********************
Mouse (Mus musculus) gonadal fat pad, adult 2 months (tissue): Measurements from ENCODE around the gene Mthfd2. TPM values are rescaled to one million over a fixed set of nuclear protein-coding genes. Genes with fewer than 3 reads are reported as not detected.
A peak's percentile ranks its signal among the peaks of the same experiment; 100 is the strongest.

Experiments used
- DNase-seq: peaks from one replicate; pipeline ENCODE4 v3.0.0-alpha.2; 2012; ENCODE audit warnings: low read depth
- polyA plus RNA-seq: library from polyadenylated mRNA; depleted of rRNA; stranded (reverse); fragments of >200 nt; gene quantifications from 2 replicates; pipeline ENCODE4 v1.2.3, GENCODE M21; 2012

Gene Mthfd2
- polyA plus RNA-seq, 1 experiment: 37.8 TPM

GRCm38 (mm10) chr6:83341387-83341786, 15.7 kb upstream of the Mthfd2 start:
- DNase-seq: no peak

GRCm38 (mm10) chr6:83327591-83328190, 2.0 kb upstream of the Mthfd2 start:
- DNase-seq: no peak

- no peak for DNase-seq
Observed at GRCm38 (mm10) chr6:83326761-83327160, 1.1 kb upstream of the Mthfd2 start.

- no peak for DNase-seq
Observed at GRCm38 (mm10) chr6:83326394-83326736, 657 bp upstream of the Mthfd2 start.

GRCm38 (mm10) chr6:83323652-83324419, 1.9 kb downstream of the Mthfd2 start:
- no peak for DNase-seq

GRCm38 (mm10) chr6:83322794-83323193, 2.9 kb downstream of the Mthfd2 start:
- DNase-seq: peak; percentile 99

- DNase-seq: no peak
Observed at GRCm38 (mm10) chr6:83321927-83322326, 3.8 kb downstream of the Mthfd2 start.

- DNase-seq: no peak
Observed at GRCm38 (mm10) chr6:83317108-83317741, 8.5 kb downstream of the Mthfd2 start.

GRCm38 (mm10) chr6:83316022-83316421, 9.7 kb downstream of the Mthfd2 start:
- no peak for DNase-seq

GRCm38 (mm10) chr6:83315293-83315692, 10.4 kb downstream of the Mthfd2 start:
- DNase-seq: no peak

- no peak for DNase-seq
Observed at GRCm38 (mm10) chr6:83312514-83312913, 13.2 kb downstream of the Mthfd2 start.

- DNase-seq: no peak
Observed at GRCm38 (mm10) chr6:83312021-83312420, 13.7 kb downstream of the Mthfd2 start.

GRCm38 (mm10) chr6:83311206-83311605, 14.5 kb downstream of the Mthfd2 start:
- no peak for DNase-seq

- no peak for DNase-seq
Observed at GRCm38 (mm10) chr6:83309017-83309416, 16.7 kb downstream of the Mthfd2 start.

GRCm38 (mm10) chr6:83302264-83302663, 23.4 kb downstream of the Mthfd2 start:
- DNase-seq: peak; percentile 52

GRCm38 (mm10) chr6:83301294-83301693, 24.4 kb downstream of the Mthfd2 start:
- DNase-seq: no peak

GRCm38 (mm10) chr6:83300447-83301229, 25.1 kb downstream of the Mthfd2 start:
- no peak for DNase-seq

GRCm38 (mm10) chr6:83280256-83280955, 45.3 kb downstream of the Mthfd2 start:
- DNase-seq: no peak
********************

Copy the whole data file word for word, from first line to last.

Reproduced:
Mouse (Mus musculus) gonadal fat pad, adult 2 months (tissue): Measurements from ENCODE around the gene Mthfd2. TPM values are rescaled to one million over a fixed set of nuclear protein-coding genes. Genes with fewer than 3 reads are reported as not detected.
A peak's percentile ranks its signal among the peaks of the same experiment; 100 is the strongest.

Experiments used
- DNase-seq: peaks from one replicate; pipeline ENCODE4 v3.0.0-alpha.2; 2012; ENCODE audit warnings: low read depth
- polyA plus RNA-seq: library from polyadenylated mRNA; depleted of rRNA; stranded (reverse); fragments of >200 nt; gene quantifications from 2 replicates; pipeline ENCODE4 v1.2.3, GENCODE M21; 2012

Gene Mthfd2
- polyA plus RNA-seq, 1 experiment: 37.8 TPM

GRCm38 (mm10) chr6:83341387-83341786, 15.7 kb upstream of the Mthfd2 start:
- DNase-seq: no peak

GRCm38 (mm10) chr6:83327591-83328190, 2.0 kb upstream of the Mthfd2 start:
- DNase-seq: no peak

- no peak for DNase-seq
Observed at GRCm38 (mm10) chr6:83326761-83327160, 1.1 kb upstream of the Mthfd2 start.

- no peak for DNase-seq
Observed at GRCm38 (mm10) chr6:83326394-83326736, 657 bp upstream of the Mthfd2 start.

GRCm38 (mm10) chr6:83323652-83324419, 1.9 kb downstream of the Mthfd2 start:
- no peak for DNase-seq

GRCm38 (mm10) chr6:83322794-83323193, 2.9 kb downstream of the Mthfd2 start:
- DNase-seq: peak; percentile 99

- DNase-seq: no peak
Observed at GRCm38 (mm10) chr6:83321927-83322326, 3.8 kb downstream of the Mthfd2 start.

- DNase-seq: no peak
Observed at GRCm38 (mm10) chr6:83317108-83317741, 8.5 kb downstream of the Mthfd2 start.

GRCm38 (mm10) chr6:83316022-83316421, 9.7 kb downstream of the Mthfd2 start:
- no peak for DNase-seq

GRCm38 (mm10) chr6:83315293-83315692, 10.4 kb downstream of the Mthfd2 start:
- DNase-seq: no peak

- no peak for DNase-seq
Observed at GRCm38 (mm10) chr6:83312514-83312913, 13.2 kb downstream of the Mthfd2 start.

- DNase-seq: no peak
Observed at GRCm38 (mm10) chr6:83312021-83312420, 13.7 kb downstream of the Mthfd2 start.

GRCm38 (mm10) chr6:83311206-83311605, 14.5 kb downstream of the Mthfd2 start:
- no peak for DNase-seq

- no peak for DNase-seq
Observed at GRCm38 (mm10) chr6:83309017-83309416, 16.7 kb downstream of the Mthfd2 start.

GRCm38 (mm10) chr6:83302264-83302663, 23.4 kb downstream of the Mthfd2 start:
- DNase-seq: peak; percentile 52

GRCm38 (mm10) chr6:83301294-83301693, 24.4 kb downstream of the Mthfd2 start:
- DNase-seq: no peak

GRCm38 (mm10) chr6:83300447-83301229, 25.1 kb downstream of the Mthfd2 start:
- no peak for DNase-seq

GRCm38 (mm10) chr6:83280256-83280955, 45.3 kb downstream of the Mthfd2 start:
- DNase-seq: no peak